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(Pocket-lint) - Apple has announced sweeping changes coming to iOS 14, including the introduction of home screen customisations. The move will see the iPhone evolve beyond that grid of icons that was first shown off on the original iPhone by Steve Jobs in 2007 - and has remained ever since.

Yes, the iPhone has let you change the wallpaper on your phone and it's allowed you to create folders, but it's never had the sort of dynamism that Android offered around home screen. Roll back the clock and you'll find that some of the options that iOS 14 is going to offer - home screen widgets and a separate area for all your apps - present at the birth of Android. They're on the T-Mobile G1 from 2008 - the first commercial Android phone.

Android owes a lot to the iPhone; in fact the whole industry of smartphones that followed owes a lot to the iPhone and there's been no shortage of arguments about who is copying whom. There were long spats between Apple and Samsung and it would be unfair to say that Apple was now copying Android without acknowledging how much of the Android universe owes itself to the iPhone.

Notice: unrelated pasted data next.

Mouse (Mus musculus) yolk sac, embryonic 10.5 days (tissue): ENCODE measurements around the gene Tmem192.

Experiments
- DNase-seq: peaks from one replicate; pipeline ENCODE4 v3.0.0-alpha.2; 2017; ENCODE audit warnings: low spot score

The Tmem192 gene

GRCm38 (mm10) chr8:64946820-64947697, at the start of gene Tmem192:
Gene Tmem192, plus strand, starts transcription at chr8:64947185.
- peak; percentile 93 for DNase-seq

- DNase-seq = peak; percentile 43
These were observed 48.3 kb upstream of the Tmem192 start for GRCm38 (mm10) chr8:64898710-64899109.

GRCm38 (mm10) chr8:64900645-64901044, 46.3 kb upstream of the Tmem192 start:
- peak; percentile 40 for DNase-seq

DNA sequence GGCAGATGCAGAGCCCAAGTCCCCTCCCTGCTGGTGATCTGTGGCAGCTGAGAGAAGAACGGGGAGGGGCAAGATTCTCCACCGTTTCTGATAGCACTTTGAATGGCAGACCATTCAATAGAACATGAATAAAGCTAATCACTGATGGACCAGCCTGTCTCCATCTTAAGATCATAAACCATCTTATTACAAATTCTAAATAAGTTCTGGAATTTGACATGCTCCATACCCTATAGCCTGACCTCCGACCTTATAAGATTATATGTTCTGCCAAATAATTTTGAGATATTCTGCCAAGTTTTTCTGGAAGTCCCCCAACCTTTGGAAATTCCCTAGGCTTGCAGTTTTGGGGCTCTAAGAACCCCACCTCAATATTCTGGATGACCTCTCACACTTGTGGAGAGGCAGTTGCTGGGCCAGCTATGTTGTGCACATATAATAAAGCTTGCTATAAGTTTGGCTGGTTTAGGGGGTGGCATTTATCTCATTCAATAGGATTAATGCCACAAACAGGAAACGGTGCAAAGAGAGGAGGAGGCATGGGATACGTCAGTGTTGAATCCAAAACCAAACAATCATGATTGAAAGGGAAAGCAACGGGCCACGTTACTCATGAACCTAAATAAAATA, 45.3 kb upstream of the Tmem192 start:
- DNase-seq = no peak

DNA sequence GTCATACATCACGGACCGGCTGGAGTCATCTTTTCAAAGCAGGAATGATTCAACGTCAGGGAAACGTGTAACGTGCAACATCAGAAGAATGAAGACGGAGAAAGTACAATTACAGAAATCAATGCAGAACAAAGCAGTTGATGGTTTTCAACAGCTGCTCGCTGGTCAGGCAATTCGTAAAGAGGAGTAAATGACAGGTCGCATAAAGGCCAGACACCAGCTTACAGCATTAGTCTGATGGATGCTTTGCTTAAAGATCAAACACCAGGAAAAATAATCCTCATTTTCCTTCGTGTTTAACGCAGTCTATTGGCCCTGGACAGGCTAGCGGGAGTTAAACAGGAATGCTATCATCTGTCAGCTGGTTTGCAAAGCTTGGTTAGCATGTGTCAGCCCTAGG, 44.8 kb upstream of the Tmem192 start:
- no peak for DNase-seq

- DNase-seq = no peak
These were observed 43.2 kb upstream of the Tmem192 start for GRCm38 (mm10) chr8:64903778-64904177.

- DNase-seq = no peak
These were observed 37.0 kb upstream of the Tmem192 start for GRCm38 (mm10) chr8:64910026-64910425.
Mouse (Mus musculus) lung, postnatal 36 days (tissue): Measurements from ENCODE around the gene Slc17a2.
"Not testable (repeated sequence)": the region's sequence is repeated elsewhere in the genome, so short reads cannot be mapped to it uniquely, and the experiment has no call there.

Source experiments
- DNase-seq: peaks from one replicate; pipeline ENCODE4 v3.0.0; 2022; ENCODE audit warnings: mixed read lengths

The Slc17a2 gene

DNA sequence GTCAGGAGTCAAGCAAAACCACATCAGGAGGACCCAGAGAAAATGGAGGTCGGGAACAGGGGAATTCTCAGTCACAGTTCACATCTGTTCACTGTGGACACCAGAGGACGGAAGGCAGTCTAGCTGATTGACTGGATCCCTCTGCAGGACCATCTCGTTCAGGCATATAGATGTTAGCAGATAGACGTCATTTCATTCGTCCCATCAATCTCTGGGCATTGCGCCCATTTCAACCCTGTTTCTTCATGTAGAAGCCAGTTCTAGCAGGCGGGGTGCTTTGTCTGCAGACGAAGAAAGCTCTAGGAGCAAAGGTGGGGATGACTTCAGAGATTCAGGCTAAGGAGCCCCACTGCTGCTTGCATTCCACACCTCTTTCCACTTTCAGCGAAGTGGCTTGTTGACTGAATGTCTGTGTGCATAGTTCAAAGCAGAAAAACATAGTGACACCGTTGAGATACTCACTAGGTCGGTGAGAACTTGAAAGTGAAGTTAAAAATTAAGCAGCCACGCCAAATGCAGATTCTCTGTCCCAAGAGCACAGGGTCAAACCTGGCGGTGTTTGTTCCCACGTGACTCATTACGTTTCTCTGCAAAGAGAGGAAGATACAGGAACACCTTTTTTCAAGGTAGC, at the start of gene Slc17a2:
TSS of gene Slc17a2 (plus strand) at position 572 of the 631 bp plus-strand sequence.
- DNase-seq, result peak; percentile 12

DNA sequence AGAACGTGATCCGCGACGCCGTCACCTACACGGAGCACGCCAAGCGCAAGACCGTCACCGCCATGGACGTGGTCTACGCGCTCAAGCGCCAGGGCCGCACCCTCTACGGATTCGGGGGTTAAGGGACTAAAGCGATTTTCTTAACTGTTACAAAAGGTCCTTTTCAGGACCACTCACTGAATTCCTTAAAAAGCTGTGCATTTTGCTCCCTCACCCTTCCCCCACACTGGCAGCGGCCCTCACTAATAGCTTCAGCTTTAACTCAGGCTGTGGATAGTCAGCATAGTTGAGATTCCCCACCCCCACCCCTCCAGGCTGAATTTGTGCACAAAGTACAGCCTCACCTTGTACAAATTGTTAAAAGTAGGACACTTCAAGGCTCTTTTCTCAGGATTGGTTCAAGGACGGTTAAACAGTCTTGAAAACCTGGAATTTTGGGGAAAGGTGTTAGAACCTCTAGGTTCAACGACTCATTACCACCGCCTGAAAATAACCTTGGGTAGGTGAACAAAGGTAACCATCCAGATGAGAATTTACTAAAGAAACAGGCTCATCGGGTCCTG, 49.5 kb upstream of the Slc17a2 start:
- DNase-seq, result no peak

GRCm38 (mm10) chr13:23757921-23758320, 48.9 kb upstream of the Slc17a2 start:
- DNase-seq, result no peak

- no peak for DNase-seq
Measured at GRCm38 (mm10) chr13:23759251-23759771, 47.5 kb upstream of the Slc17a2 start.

We don't want to name names, but some of the largest manufacturers in the Android space have supplied phones over the years that ape the iPhone's iconic style. In many cases their customised Android skins eschew the apps tray to give a glorious grid of home screen icons, just like the iPhone.

When you consider that some of these phones have the same notch style on the front and the same camera layout on the rear - especially around the era of the iPhone X - it's hard to avoid the feeling that these phones are simply copying the iPhone, providing a more affordable alternative. We've seen icon packs that look like iOS, we've seen camera apps that are nigh on identical to the iPhone and the list goes on. Imitation is the sincerest form of flattery, they say.

But this latest change from Apple in iOS 14 creates interesting juxtaposition: just who will these Android imitators copy now that Apple is copying them?

Writing by Chris Hall. Originally published on 24 June 2020.